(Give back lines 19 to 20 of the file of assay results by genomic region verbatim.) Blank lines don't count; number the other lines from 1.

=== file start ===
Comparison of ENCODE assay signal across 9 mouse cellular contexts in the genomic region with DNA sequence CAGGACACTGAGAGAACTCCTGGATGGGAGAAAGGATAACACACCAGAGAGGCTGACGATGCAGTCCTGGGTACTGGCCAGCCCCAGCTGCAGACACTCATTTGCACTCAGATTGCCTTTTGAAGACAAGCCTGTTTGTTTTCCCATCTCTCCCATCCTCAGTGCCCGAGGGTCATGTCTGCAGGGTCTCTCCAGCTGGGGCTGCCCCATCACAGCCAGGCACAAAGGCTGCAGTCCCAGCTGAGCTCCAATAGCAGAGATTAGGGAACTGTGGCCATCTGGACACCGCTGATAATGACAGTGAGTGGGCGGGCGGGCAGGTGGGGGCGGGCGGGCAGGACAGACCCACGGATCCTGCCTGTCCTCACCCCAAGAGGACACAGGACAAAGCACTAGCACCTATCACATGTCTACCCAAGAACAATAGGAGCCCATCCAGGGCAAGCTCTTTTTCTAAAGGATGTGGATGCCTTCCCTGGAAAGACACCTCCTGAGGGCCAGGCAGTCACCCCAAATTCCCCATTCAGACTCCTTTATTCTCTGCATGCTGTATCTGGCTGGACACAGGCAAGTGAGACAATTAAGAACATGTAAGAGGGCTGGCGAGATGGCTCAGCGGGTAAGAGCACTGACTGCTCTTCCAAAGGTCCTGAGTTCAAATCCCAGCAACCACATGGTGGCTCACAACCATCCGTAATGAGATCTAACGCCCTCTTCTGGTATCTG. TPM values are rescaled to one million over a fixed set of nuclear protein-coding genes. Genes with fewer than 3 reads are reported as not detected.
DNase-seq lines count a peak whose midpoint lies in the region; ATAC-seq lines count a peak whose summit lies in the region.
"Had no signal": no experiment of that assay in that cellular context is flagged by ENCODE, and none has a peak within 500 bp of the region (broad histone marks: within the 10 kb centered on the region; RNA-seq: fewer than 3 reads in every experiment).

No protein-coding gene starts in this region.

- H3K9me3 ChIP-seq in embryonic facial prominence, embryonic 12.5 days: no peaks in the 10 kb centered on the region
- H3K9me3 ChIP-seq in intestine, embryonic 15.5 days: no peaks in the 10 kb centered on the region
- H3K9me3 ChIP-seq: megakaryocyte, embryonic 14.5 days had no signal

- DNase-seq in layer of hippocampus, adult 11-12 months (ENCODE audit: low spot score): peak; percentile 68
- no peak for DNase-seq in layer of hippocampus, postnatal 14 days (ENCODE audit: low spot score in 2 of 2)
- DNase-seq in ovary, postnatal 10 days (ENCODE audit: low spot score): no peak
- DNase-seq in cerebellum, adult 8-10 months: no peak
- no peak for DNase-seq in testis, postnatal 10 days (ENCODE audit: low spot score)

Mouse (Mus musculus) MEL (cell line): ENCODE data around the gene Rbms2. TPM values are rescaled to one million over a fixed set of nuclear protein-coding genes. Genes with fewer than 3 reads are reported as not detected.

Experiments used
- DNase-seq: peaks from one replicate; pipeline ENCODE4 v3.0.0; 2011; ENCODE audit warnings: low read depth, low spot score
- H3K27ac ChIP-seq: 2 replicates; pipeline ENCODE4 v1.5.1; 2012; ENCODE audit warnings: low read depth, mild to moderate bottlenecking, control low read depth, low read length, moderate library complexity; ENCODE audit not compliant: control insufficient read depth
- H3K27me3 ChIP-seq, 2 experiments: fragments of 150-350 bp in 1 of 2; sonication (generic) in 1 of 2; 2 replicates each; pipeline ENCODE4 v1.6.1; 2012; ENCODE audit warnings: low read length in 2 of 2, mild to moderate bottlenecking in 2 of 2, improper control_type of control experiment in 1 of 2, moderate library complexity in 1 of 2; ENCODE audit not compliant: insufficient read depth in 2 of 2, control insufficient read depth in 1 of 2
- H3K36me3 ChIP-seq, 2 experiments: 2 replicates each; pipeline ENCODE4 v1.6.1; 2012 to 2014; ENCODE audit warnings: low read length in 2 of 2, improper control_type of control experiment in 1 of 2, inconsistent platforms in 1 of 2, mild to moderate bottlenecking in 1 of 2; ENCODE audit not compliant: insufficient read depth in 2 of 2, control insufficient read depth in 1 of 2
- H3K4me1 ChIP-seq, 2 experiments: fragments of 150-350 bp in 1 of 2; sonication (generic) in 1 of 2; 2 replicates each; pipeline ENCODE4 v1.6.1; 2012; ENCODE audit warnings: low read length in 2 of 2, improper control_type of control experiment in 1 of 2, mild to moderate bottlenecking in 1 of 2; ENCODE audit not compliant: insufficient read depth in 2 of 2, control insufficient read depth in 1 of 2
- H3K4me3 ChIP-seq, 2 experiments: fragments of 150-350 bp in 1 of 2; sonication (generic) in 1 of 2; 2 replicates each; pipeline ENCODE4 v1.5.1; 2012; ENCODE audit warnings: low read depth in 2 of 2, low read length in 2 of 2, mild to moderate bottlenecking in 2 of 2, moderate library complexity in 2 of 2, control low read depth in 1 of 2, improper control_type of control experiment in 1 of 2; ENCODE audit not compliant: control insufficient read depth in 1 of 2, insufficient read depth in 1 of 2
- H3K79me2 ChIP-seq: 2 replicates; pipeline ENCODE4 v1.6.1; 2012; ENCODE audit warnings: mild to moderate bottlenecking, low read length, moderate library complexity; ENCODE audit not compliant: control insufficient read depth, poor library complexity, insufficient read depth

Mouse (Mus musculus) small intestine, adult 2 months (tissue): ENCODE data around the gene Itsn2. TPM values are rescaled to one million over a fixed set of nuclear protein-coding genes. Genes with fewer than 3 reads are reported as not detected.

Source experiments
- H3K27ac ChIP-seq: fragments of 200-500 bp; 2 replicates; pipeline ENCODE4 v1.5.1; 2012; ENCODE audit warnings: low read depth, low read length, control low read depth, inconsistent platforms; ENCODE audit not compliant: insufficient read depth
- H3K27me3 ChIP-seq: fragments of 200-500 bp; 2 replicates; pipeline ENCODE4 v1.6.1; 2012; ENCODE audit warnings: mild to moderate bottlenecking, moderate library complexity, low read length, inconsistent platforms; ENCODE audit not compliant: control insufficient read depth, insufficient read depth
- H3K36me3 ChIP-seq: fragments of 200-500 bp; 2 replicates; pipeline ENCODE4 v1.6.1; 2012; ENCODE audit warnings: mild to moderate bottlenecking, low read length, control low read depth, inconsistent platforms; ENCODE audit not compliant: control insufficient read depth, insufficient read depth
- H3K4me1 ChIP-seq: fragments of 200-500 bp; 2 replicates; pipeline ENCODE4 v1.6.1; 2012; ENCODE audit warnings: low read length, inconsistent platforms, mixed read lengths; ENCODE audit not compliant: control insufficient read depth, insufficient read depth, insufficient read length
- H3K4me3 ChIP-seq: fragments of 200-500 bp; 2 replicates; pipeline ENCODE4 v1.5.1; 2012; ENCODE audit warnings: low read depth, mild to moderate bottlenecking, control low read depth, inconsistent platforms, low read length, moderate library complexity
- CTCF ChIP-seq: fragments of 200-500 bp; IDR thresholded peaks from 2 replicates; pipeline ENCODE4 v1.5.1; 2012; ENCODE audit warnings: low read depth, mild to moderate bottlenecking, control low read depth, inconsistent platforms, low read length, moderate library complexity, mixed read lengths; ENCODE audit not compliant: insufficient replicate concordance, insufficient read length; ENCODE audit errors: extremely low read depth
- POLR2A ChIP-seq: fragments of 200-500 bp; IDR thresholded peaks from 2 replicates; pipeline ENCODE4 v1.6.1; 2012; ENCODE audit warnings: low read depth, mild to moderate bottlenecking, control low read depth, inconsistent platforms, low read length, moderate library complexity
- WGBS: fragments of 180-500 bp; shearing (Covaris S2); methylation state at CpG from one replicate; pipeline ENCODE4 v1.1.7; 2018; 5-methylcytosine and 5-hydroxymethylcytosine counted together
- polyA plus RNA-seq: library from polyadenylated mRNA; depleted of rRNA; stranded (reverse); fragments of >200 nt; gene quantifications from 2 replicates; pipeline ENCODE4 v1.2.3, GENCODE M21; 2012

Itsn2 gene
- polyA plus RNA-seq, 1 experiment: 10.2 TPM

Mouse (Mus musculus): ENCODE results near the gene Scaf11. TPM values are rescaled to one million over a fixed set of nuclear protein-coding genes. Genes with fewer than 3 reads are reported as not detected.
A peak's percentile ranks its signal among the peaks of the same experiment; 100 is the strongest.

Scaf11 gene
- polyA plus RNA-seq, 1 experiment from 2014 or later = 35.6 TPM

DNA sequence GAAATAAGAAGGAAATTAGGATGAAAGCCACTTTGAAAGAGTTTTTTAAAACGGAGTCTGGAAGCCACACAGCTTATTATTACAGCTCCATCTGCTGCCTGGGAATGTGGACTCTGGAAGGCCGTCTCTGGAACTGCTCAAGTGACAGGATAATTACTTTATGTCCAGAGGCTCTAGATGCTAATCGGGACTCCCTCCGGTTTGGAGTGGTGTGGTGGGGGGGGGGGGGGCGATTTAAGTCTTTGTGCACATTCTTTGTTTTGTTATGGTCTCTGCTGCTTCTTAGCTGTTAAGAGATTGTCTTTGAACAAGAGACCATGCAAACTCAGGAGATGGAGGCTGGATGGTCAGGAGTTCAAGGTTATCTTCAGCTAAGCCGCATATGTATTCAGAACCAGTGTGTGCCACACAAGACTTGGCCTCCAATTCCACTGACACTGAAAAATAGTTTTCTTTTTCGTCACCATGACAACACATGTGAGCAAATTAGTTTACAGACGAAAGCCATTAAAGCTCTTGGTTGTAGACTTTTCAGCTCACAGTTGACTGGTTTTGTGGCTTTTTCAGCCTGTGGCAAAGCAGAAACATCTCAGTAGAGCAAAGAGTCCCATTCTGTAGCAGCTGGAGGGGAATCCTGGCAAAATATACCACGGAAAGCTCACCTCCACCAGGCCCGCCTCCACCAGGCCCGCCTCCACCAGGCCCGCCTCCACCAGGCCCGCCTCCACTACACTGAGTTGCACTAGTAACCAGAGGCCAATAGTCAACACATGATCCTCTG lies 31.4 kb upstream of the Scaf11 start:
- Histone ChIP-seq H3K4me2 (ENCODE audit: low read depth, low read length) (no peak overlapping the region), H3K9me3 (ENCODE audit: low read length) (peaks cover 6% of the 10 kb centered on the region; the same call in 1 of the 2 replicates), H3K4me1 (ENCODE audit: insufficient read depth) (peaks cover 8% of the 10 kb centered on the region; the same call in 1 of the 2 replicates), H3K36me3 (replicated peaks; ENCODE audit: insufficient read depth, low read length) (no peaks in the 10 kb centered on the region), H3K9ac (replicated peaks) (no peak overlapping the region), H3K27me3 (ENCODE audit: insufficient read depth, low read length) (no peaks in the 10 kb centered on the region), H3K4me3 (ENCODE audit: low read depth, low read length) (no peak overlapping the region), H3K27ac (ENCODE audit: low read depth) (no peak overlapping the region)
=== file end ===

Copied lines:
- H3K4me1 ChIP-seq, 2 experiments: fragments of 150-350 bp in 1 of 2; sonication (generic) in 1 of 2; 2 replicates each; pipeline ENCODE4 v1.6.1; 2012; ENCODE audit warnings: low read length in 2 of 2, improper control_type of control experiment in 1 of 2, mild to moderate bottlenecking in 1 of 2; ENCODE audit not compliant: insufficient read depth in 2 of 2, control insufficient read depth in 1 of 2
- H3K4me3 ChIP-seq, 2 experiments: fragments of 150-350 bp in 1 of 2; sonication (generic) in 1 of 2; 2 replicates each; pipeline ENCODE4 v1.5.1; 2012; ENCODE audit warnings: low read depth in 2 of 2, low read length in 2 of 2, mild to moderate bottlenecking in 2 of 2, moderate library complexity in 2 of 2, control low read depth in 1 of 2, improper control_type of control experiment in 1 of 2; ENCODE audit not compliant: control insufficient read depth in 1 of 2, insufficient read depth in 1 of 2